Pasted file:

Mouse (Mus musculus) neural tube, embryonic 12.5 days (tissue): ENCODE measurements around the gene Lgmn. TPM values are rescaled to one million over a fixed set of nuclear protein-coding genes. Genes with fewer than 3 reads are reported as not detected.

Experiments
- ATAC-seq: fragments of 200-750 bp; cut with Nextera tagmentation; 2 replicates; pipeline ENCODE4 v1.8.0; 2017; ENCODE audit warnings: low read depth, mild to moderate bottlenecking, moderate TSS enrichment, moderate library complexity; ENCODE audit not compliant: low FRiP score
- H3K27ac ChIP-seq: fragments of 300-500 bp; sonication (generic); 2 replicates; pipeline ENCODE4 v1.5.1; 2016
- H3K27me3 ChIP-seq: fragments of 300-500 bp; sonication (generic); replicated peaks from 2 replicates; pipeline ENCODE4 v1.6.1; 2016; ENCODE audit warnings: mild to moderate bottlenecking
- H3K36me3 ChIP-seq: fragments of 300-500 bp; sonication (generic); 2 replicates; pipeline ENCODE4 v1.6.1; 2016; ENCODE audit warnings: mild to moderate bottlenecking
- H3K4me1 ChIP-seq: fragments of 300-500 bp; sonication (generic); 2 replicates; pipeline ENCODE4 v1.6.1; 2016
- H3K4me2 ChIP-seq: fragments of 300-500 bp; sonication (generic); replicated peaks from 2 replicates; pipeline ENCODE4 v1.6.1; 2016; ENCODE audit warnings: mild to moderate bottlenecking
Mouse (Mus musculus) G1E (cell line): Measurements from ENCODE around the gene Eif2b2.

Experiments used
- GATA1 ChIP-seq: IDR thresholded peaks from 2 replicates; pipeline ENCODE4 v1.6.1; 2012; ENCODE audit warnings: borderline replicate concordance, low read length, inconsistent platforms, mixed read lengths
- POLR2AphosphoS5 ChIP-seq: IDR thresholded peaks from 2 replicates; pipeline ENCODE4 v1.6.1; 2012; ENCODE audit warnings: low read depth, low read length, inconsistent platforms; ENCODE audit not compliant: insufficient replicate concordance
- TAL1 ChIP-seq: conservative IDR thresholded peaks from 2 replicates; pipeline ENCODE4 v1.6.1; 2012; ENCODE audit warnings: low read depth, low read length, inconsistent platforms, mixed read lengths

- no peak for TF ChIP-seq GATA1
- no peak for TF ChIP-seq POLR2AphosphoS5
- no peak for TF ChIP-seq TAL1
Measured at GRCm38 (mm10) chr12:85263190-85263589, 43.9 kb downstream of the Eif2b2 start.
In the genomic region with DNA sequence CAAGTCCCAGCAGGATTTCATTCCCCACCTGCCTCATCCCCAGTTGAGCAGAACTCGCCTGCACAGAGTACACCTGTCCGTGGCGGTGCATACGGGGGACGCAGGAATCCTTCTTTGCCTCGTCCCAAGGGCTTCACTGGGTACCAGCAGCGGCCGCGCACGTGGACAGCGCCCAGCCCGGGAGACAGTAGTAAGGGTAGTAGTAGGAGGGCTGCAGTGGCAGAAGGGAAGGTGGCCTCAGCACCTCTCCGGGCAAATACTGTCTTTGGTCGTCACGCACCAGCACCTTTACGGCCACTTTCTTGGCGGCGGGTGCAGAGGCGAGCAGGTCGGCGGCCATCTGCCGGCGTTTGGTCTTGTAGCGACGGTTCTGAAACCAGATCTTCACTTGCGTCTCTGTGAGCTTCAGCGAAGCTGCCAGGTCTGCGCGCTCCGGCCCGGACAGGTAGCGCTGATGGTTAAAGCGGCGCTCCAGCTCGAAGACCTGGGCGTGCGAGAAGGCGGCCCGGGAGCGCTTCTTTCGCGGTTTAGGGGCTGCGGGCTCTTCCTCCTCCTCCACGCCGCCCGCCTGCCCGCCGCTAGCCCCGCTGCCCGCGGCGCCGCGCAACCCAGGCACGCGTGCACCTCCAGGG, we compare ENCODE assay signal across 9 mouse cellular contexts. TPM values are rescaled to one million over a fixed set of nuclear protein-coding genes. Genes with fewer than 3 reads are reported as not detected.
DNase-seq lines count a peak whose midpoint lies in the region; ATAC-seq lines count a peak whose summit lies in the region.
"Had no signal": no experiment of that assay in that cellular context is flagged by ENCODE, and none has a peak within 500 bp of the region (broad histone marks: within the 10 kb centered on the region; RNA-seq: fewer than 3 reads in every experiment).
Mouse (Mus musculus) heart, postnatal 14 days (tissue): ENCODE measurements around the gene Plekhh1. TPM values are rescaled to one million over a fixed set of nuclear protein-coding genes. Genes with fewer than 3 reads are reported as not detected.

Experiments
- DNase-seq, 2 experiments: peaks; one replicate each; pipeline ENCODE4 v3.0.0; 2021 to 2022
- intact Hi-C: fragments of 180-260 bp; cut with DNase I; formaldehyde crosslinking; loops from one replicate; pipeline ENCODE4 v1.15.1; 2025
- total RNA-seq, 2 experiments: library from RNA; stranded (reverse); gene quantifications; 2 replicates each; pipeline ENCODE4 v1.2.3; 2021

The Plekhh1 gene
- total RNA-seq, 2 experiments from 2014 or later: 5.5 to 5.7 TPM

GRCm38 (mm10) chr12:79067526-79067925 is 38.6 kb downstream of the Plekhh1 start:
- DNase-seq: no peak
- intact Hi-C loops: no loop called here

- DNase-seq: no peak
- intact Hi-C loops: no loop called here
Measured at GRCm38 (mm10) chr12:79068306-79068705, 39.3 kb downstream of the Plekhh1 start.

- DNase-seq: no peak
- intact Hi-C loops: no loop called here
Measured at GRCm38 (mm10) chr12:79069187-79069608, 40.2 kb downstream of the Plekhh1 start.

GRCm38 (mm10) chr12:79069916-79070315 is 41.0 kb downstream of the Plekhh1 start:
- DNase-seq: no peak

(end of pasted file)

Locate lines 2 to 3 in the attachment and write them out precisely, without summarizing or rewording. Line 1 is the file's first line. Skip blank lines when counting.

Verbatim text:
Experiments
- ATAC-seq: fragments of 200-750 bp; cut with Nextera tagmentation; 2 replicates; pipeline ENCODE4 v1.8.0; 2017; ENCODE audit warnings: low read depth, mild to moderate bottlenecking, moderate TSS enrichment, moderate library complexity; ENCODE audit not compliant: low FRiP score